Like many other centers, we have been able to work with clinical trial sponsors to gain acceptance of remote visits for clinical trials. Hopefully, the willingness of sponsors and regulatory authorities to accept these visits will extend beyond the pandemic, giving greater access to clinical trials — especially for those in underserved rural and frontier locations where distance is a barrier to participation.
The changes to remote work go beyond telehealth.
From an operational perspective, many of our administrative and clinical trials staff have been required to transition to working from home. Again, the imperative to transition quickly has resulted in rapid acceptance of this model by our staff, with maintained productivity.
It will be interesting to see the impact on staff engagement over time. Clearly, if the early success is maintained, this also may set a new norm. We will need to ensure adequate supervision of home-based staff, but potential benefits are significant and include reduced space requirements on campus.
The pandemic also may affect our patients’ future perceptions and preferences regarding urgent and emergency care.
Experience from our own center plus recently published data show that patients themselves often are the primary determinant of seeking care in EDs or in inpatient settings.
As some centers already have reported, avoidance of the emergency room and of inpatient admission have been key strategies to protect patients and staff during the pandemic. Many centers have augmented or established their acute care capabilities.
As our patients become familiar with these possible alternatives to the ED or hospital, we likely will need to deploy more acute and palliative care services, as well as hospital at-home programs. All of these are emerging already, of course, but the growth rate likely will increase.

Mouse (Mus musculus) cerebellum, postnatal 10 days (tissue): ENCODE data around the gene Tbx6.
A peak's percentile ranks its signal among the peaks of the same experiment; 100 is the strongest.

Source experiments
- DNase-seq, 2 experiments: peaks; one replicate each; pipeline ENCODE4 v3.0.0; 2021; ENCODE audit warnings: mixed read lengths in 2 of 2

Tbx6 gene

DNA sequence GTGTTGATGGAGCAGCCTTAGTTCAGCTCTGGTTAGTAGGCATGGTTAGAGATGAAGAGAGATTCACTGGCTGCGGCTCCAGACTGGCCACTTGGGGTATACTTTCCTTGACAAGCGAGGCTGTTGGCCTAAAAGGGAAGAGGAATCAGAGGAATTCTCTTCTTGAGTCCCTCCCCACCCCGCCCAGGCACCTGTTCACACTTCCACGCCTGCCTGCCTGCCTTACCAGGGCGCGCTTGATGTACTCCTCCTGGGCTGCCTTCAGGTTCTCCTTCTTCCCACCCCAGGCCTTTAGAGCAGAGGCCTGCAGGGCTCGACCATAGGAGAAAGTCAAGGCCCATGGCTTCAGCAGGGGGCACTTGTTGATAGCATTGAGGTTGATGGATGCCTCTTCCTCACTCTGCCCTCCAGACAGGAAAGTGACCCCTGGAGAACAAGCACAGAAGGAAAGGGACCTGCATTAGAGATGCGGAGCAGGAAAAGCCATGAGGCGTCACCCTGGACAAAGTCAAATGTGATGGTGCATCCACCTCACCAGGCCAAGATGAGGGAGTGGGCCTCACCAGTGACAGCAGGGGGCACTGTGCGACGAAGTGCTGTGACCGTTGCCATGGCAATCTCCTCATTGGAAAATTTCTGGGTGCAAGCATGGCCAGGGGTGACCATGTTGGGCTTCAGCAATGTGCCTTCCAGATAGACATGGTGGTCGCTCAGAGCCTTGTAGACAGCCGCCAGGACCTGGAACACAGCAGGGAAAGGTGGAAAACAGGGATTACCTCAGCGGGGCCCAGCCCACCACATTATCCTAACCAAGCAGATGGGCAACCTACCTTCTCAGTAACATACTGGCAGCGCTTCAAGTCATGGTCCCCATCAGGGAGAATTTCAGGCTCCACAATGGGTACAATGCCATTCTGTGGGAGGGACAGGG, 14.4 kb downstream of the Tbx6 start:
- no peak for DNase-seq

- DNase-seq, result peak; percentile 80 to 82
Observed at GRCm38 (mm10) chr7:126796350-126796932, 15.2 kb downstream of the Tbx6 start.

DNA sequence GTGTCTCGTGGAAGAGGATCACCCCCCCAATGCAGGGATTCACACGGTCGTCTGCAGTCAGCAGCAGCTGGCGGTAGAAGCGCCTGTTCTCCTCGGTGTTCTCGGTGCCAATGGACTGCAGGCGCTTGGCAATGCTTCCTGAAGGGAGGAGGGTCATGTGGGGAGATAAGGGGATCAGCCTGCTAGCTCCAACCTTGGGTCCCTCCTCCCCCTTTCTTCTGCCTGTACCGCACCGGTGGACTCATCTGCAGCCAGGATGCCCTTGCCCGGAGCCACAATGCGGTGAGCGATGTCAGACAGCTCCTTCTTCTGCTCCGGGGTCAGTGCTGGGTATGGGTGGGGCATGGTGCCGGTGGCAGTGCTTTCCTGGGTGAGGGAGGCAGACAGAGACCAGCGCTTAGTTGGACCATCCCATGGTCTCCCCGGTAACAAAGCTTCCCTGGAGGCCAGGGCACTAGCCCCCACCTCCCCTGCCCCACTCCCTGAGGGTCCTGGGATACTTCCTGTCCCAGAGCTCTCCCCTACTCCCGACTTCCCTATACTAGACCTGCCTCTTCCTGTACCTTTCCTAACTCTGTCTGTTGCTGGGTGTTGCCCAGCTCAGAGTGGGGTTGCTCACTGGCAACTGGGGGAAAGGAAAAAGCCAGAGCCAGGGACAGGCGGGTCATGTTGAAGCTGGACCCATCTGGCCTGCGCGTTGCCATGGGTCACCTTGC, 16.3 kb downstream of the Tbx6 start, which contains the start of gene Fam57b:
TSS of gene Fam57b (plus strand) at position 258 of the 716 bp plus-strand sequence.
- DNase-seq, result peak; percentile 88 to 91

A new standard
Beyond changes in patient care, the rapid increase in the use of virtual meeting platforms likely will not be reversed completely.
It will be particularly interesting to see how the virtual format of this year’s ASCO Annual Meeting is received. If this proves to be a viable medium for a very large-scale meeting, the influence on reporting of research findings and professional education could be profound.
This is not just because of the convenience of desktop access — not necessarily a positive trend in my opinion, as it can’t substitute fully for an in-person meeting — but because of potential qualitative effects of online vs. live presentation.
Nuances of language and lower ability to raise important questions or concerns about data in a real-time context could diminish the value of presentations. Recent data regarding the use of positive language while presenting negative trial results underline the importance of immediacy in these interactions.
The list of potential transformative changes to our practice is long. We will emerge from the pandemic with a different landscape of care that probably will become our new standard.
In addition to observing the impact of these changes, we also will need robust data to track the outcomes of patients who have been screened, diagnosed, treated or entered survivorship during the COVID-19 outbreak.
The impact of diagnostic and treatment delays, changes to therapy schedules, accrual to clinical trials, and monitoring and management of acute issues all will provide vital information about optimal care of our patients, not only during a future pandemic but in our “new normal” landscape.
Many of our patients have suffered even more than usual during this period of adversity. In the spirit of Shakespeare’s words, we owe it to them and to all victims of COVID-19 to learn from this experience and do better.
Di Maio M, et al. JAMA Oncol. 2020;doi:10.1001/jamaoncol.2020.0475.
Raghavan D, et al. JCO Oncol Pract. 2020;doi:10.1200/OP.20.00225.
Schrag D, et al. JAMA. 2020;doi:10.1001/jama.2020.6236.
Zibelli A, et al. JCO Oncol Pract. 2020;doi:10.1200/JOP.19.00518.
For more information:
John Sweetenham, MD, FRCP, FACP, is HemOnc Today’s Chief Medical Editor for Hematology. He also is associate director for clinical affairs at Harold C. Simmons Comprehensive Cancer Center at UT Southwestern Medical Center. He can be reached at email@example.com.
Disclosure: Sweetenham reports no relevant financial disclosures.